I simply logged into the Medicare app on my phone and followed the prompts. Instead of the green certificate were all used to, it's blue. And it includes my two most recent vaccinations (for me that's my booster and my second shot.)

It also produced a document that I emailed to myself that includes all three vaccinations, their dates, and an individualised QR code. 

It looked like this...and I just kept a digital version handy for my travels. Image: Australian government.

4. Keeping an eye on Smart Traveller is imperative, and triple check your insurance.

Being aware of what's going on in the country you're travelling to has always been important. However, in the current COVID-era, it's even more so.

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Smart Traveller - which is an Australian government-run service - has four levels: 

  • Level 1: Exercise normal safety precautions
  • Level 2: Exercise a high degree of caution
  • Level 3: Reconsider your need to travel
  • Level 4: Do not travel

When I travelled to Fiji, the country was listed as a Level 2 due to the impacts of COVID-19. When I filtered to find countries exercising a 'Level 1' there currently weren't any, at the time of writing. That's not overly surprising given the COVID reality we're currently in.

The reason I advise you keep a close eye on these alerts before travelling, is because as soon as you sway into Level 3 territory, your insurance is in jeopardy. And right now, insurance is so so so important if you find yourself with COVID-19 in a foreign country.

Destinations with advice levels 1 and 2 are usually covered by travel insurance. But it varies with Level 3. At this level, insurance companies may not provide full coverage depending on why the destination has been assessed as ‘reconsider your need to travel’.

While we're on the topic - shop around with your insurance. Not all COVID packages offer the same, and some are damn sneaky in the fine print. I advise always reading the Product Disclosure Statement (PDS) in full. One trick I found insurers using, is if you bought your insurance within 21 days of your intended travel some wouldn't cover you for COVID-related claims. Others would cover your medical bills, but not your isolation accommodation. 

There are some great deals around, but you have to hunt for them. This is the task that took the most 'homework' for me pre-travel.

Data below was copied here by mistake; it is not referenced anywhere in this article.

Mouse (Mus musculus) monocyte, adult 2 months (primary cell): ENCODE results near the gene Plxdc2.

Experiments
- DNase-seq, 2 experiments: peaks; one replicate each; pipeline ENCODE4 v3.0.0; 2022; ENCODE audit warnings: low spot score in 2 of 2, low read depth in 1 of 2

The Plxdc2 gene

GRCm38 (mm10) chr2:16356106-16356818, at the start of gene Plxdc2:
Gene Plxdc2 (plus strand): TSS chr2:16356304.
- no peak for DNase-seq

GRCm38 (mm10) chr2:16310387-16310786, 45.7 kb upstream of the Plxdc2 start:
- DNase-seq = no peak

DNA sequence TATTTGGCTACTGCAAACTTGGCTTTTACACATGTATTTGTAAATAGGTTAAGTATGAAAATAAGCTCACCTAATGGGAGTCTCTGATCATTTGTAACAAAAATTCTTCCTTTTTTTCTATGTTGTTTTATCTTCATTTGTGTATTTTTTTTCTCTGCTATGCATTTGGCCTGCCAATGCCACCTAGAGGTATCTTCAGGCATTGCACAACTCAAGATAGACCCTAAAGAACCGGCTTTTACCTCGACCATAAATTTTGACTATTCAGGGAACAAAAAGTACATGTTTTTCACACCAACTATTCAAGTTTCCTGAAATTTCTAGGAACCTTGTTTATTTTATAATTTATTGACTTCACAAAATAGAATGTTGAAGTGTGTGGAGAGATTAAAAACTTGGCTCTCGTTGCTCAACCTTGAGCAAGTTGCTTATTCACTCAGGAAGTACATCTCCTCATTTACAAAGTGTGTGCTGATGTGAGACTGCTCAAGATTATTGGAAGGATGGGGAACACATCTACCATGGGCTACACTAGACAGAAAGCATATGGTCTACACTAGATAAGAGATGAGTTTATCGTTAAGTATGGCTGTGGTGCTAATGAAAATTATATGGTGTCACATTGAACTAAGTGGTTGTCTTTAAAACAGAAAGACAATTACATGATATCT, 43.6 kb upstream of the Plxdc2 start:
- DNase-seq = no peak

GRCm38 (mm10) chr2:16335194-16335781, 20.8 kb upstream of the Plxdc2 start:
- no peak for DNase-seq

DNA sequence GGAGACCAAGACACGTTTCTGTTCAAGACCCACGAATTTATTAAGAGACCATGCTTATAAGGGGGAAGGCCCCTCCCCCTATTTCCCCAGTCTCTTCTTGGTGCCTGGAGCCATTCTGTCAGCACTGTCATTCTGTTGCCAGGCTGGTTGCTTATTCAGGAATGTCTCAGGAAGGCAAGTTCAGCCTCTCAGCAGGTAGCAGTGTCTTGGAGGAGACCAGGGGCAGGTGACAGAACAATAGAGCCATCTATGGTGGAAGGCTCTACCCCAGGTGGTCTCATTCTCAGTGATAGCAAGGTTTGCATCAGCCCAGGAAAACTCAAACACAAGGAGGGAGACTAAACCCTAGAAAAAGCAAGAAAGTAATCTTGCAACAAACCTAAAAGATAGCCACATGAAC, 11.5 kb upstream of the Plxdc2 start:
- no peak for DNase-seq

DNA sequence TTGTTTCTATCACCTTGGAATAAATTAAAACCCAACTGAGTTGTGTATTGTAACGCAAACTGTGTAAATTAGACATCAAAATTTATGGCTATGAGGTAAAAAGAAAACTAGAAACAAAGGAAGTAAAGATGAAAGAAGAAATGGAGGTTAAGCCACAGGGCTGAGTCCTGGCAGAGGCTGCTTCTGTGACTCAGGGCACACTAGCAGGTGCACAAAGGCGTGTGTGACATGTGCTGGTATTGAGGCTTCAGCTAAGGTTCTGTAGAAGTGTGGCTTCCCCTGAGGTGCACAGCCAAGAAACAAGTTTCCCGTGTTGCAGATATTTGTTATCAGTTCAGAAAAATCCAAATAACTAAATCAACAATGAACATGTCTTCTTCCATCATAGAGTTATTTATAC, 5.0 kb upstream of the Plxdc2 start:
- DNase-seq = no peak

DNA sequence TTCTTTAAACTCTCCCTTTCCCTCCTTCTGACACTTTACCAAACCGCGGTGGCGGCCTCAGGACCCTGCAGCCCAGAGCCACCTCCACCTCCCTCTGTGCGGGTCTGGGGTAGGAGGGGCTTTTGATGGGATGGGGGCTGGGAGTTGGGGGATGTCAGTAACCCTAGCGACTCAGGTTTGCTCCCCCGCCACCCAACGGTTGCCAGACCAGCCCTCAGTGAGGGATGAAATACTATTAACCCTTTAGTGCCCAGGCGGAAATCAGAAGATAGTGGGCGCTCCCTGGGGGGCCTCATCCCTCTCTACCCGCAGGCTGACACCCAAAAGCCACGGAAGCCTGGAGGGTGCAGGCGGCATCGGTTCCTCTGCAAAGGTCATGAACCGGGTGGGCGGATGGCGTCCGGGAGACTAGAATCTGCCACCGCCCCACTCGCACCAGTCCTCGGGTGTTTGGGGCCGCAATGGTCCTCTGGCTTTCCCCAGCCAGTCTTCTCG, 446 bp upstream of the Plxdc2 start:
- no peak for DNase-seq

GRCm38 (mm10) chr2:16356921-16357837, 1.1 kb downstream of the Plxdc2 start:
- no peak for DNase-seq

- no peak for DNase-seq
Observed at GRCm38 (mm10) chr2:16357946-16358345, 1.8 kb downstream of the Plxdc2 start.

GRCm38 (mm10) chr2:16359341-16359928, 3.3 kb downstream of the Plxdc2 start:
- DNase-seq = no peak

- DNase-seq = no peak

5. Your favourite places are even better than you remember.

Melbournians and Sydneysiders - I'm talking to you. Remember those few weeks post massive lockdown, where everyone was just super pumped to be... alive? Everyone was happy and out there in the world soaking up the deliciousness of socialisation and being allowed to do all the things.

Travelling right now is like that - but better. Everyone is just so happy to see you, and look after you, and have you visit their hotel/activity/bar. 

It's been a long, hard two years, particularly so for tourist destinations that saw their incomes plummet to zero overnight. They were the first to be shutdown, and have been the last to gear back up.

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And it's not just the hotel/activity/hospitality staff - it's the tourists, too. I had more chats with strangers on this trip than I have probably ever done. There's a newfound comaraderie in travel, because everyone is just so bloody happy to be doing it. 

But I think it's more than that. For two years we've been told 'do this, do that' and we've followed strict rules designed to keep us safe. I think I was apprehensive that other countries wouldn't want us there possibly riddled with COVID. But oh, how they do. They've got everything set up in a way that will (comfortably) catch anyone who does test positive, and the travel organisations I dealt with went above and beyond in making sure even the COVID related stuff was done so with kindness and ease. 

6. When re-entering Australia you have to fill out the world's longest form.

Do. It. The. Night. Before. 

It's called the Australia Digital Passenger Declaration (DPD) and you have to fill it in prior to checking in for your flight home. It was only released in mid-February, and is a requirement of every passenger arriving on Australian soil.

I stupidly thought I could do it in the line at Fiji Airways check-in at 5am the morning of my flight. Please learn from me, it took me a good half an hour to complete bleary-eyed on a plastic chair inside the departures terminal.

It required multiple uploads of my documentation, every single date of my COVID vaccinations - including what brand - and a detailed travel history. 

You can find the link here.

Again, surprisingly, once in Australia the process was super easy. I had to show my vaccination status at immigration but that was it... everything else was normal.

Happy travelling!

You can keep up to date with Gemma Bath's articles here, or follow her on Instagram, @gembath.

Feature image: Gemma Bath.